Other miscellaneous tools: I’m experimenting with Curio for managing notes and brainstorming (which I always begin on paper); I use Skitch, Little Snapper, and Skim; FontExplorer X is a great tool. I have never been satisfied with any newsreader, but I’ve tried them all. I hate iCal but there’s nothing better.
For thinking, brainstorming, and working on preliminary designs, I use spiral bound notebooks with heavy unlined paper, and Behance’s fabulous Dot Grid notebooks.
What would be your dream setup?
In my fantasy, Newtons come back to life. I miss my Message Pad 2000+. For all their wonderfulness, iPhones lack the easy charm of the Newton-not to mention their portable keyboards were the best ever. But those days are gone, never to return.
But if we were going to dwell in the realm of the possible, I would want a brand new MacBook Pro with the top-of-the-line 3.0Ghz processor, maxed out RAM and the largest SSD. I love the idea of not having spinning platters in my laptop.
As an aside: thank god they offer matte screens again. I was prepared to be a permanent holdout with my 2007 model, but I wasn’t looking forward to it.
Other desired goodies: I want a big Wacom Cintiq screen. Tablets are all well and good, but drawing on the screen? Like comparing the iPhone to a regular cellphone. I want the digital video camera equivalent of the iPhone 3GS - deceptively small, and amazing. I don’t think it exists yet. But I dream of being able to video conference with my very-much-missed friends, without us both being roped to a computer. Also I could use some new headphones. The Bose Quiet Comfort 3’s are very good, but I beat the crap out of them with all my traveling.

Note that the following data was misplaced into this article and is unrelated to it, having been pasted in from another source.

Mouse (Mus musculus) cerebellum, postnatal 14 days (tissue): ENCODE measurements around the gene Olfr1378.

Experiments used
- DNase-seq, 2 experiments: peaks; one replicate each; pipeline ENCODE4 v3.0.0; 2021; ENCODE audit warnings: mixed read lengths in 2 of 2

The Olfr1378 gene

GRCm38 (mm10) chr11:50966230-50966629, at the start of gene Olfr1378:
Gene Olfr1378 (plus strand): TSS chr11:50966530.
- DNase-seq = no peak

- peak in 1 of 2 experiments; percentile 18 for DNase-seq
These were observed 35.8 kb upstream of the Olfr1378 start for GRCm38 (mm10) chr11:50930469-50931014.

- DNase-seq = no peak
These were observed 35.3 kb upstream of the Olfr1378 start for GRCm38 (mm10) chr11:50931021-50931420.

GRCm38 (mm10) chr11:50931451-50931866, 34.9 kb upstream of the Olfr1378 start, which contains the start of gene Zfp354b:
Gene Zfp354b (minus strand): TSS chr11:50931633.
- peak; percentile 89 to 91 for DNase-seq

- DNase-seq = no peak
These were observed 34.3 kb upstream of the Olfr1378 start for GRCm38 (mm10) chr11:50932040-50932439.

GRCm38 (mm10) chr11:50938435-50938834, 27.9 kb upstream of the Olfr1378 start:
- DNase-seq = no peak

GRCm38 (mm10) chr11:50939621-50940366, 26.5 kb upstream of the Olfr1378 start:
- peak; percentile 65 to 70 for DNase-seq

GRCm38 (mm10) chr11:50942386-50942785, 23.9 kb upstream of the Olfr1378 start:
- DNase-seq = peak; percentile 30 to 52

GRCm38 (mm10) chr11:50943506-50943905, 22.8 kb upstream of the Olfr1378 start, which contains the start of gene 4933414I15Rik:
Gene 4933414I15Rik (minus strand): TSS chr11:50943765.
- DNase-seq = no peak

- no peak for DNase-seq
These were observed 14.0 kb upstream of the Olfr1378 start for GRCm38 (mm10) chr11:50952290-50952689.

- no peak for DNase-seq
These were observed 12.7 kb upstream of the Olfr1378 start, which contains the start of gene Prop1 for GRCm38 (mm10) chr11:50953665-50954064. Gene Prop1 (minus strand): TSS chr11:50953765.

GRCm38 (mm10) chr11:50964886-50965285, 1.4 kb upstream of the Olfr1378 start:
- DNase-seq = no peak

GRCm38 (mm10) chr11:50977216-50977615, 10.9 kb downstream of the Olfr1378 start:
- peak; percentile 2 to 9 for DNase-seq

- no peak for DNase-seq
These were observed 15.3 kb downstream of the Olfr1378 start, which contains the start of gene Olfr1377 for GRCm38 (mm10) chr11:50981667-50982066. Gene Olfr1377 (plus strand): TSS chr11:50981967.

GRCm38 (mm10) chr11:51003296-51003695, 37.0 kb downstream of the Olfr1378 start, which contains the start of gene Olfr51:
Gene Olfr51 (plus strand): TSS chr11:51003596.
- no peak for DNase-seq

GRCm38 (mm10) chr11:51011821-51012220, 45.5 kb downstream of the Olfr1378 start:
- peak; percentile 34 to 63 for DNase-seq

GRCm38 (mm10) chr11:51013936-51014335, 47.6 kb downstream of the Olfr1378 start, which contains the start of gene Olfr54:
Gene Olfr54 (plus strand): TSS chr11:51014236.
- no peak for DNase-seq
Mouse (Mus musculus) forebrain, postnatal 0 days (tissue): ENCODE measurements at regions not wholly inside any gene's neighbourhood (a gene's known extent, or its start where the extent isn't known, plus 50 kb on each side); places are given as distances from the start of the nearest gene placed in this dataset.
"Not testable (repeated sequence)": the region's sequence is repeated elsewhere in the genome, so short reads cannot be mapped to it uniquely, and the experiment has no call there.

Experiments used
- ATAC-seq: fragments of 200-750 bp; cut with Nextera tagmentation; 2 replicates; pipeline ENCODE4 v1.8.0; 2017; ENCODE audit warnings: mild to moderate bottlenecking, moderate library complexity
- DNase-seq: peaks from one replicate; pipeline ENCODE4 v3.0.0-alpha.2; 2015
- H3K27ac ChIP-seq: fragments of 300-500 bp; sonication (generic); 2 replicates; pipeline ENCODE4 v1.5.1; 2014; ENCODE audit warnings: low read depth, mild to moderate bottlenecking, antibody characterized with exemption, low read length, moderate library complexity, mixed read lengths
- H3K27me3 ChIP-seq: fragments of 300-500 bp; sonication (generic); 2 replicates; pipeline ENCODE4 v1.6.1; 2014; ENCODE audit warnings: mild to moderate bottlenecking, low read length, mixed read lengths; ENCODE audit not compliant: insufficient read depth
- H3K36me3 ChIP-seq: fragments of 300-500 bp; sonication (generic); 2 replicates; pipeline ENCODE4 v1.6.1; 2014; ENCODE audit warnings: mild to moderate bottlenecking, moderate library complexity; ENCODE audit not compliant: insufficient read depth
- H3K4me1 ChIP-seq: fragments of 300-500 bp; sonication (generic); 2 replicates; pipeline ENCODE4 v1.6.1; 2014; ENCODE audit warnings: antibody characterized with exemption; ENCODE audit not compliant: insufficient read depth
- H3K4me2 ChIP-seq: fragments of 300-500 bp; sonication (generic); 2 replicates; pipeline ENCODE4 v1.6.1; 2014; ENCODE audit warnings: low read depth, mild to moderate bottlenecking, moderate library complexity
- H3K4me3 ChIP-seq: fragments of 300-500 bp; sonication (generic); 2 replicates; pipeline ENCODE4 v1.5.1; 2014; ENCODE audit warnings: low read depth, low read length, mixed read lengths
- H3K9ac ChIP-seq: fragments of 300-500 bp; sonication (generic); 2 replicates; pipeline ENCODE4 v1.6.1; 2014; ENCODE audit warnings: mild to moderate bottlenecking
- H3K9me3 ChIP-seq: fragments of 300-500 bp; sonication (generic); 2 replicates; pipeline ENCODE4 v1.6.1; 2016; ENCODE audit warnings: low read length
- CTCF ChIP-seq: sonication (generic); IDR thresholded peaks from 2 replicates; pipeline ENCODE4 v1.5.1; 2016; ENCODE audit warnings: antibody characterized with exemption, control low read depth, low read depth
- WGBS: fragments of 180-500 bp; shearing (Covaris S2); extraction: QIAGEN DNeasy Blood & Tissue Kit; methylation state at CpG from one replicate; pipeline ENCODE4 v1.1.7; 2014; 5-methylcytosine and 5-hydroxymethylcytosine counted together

I dream big, huh? Of course I’m actually going to buy this new laptop before the end of the year. Maybe I’ll actually shell out for the Cintiq, too. I could, but I probably won’t.
Thus enters the ennui.
Somehow I’ve gotten to a stage in my life where I can buy all the tech stuff I want, and it’s just no longer that interesting. I used to dream about new gadgets and imagine how they’d improve my life, but of course they never really did. (The one major exception was the iPhone.) I’ve dreamed about having a light-as-a-feather, pocketbook-sized laptop with insane battery life… and then I bought a Sony Picturebook, which was all of the above, and I never even used it. Back on eBay it went. Color me disillusioned.
Lately the biggest things I’ve been lusting over have been antique furniture, specifically mid-century modern. I crave an Eames lounge chair. The design store around the corner has this amazing 1960s Danish wall-o-teak display case that’s to die for, but unfortunately a $7k bookcase (even if it’s 11ft wide) just doesn’t have the same cost-effectiveness as a new laptop. It’s also not tax deductible. Sometimes it seems that this is a strange way to look at things.
But there’s something to be said for owning beautiful, useful objects that light up your home and make you smile every time you see them-and that always work just as expected, that will never crash, need a motherboard replacement, burn your legs, or talk back to you with indecipherable demands. The fact that they’re 40 - 50 years old already and will last another 40 - 50 easy, without effort, is a bonus.
(It’s ok, I know I’m boring.)